While I was in Germany, I met again with Professor Dr Helmut Schwarz, President of the Alexander von Humboldt Foundation, which supports a very large international scientific exchange programme with Germany. Helmut kindly presented me with Botting’s biography of Alexander von Humbolt, which I have just finished reading. It is an easy and enjoyable read. It tells the extraordinary story of a phenomenal scientist at the start of the scientific revolution and the move to empiricism that happened at the end of the 18th century.
In many ways von Humbolt was the first public scientist who, in his later years with his Cosmos lectures in Berlin, presented the state of knowledge of the natural world to an enthralled public who treated him like a celebrity. At the same time he tried hard to influence policy formation in both France and Germany, and had a major influence on how academies of science developed. A truly extraordinary person but, I am ashamed to say, one about whom we know little in the Anglo tradition, yet who had extraordinary influence on how modern science as we know it evolved. It is a reminder that science is not jurisdictionally bound, and that it is important that we be aware of developments not just within the Anglo–US tradition.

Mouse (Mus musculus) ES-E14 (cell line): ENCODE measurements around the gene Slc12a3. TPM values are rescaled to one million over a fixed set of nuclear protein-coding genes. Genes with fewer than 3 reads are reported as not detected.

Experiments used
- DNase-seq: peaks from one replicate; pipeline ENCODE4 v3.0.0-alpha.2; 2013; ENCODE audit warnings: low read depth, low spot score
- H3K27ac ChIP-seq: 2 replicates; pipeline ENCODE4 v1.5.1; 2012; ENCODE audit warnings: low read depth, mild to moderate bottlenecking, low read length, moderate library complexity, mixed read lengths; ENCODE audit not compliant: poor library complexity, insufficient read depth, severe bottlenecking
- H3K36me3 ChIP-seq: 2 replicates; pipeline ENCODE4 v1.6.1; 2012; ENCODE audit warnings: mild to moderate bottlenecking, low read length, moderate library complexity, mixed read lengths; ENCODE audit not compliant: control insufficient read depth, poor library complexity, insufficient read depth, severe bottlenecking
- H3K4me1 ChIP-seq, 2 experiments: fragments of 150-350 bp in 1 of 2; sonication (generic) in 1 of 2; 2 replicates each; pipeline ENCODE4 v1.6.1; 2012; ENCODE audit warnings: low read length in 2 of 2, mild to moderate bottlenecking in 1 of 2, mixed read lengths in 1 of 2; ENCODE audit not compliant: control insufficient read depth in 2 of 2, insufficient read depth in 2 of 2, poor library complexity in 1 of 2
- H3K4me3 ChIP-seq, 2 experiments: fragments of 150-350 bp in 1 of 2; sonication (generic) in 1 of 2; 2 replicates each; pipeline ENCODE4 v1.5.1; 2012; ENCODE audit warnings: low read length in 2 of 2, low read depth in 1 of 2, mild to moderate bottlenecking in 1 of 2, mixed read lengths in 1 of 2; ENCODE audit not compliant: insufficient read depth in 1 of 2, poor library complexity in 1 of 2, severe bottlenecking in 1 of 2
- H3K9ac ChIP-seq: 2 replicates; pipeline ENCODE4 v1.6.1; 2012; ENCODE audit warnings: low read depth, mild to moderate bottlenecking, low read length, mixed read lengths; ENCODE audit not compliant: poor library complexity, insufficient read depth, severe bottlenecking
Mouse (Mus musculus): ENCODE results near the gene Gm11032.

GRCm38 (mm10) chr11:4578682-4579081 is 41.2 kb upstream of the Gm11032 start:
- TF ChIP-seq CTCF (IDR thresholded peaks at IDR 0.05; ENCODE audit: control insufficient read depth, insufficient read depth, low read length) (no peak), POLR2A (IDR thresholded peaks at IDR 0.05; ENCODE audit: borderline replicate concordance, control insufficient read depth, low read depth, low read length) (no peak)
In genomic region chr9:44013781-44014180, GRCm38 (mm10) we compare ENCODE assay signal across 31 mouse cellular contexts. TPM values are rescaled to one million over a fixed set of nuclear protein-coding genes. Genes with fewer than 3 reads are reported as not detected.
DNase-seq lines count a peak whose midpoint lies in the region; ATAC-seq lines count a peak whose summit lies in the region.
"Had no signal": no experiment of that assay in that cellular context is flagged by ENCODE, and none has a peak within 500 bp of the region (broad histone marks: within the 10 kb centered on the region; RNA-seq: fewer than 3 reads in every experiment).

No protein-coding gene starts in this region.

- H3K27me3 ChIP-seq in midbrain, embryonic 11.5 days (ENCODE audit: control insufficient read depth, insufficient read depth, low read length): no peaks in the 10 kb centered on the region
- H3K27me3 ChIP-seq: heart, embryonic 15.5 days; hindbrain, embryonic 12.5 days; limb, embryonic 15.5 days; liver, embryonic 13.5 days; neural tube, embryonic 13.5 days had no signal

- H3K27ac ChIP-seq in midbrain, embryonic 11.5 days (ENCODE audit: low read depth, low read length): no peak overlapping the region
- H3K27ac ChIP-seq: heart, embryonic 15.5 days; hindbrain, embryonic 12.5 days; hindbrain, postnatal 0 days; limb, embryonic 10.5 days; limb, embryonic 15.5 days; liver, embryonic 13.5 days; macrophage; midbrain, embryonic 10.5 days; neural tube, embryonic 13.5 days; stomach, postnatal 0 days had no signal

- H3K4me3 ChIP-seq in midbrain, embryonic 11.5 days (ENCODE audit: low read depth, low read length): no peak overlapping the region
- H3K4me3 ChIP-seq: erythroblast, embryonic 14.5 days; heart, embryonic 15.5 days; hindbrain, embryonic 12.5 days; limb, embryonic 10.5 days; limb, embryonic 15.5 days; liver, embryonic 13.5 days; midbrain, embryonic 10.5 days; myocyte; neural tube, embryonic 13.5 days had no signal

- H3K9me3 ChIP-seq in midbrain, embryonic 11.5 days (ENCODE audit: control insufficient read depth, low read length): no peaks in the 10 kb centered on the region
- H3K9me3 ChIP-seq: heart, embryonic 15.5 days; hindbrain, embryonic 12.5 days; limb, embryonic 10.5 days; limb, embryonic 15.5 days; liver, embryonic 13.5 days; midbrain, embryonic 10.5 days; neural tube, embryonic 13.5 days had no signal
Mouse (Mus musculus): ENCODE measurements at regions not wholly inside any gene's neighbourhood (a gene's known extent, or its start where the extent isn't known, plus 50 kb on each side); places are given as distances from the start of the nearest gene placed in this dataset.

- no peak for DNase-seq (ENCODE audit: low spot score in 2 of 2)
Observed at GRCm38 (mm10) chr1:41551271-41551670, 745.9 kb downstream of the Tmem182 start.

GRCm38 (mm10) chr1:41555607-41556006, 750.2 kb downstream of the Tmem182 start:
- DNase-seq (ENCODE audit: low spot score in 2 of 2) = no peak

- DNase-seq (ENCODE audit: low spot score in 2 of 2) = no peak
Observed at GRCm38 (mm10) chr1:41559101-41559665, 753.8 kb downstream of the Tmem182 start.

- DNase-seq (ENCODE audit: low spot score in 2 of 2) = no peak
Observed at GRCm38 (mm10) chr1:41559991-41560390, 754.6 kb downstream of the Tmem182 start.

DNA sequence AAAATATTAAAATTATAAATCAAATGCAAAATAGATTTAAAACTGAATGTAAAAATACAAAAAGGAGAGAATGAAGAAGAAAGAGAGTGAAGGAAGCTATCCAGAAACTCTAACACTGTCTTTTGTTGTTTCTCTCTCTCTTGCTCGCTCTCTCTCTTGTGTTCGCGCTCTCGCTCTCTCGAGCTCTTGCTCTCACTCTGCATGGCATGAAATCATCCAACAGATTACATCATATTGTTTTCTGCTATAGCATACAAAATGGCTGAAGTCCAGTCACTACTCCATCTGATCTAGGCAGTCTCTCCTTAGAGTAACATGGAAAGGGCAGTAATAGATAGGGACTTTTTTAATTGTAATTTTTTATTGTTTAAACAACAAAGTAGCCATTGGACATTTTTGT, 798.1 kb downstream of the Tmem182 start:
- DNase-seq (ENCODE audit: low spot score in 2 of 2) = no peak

Indeed, for New Zealand science I think the challenge of keeping our entire knowledge system globally connected is too often underestimated. It is more than just supporting scientists to go to occasional meetings. Increasingly, we need to integrate our science and innovation activities with those of other countries if we are to truly contribute and get maximal value from what we do.
A science and innovation community of our small size can rarely create a complete value chain. In many cases we will do better and create more value by being part of trans-national value chains. This will require quite a change in mind-set—we need innovation in our business models too—and might be really challenging.
Update, 17 November:
From the New Zealand Embassy Berlin, Germany: Chief Science Advisor Professor Sir Peter Gluckman strengthens science ties with Germany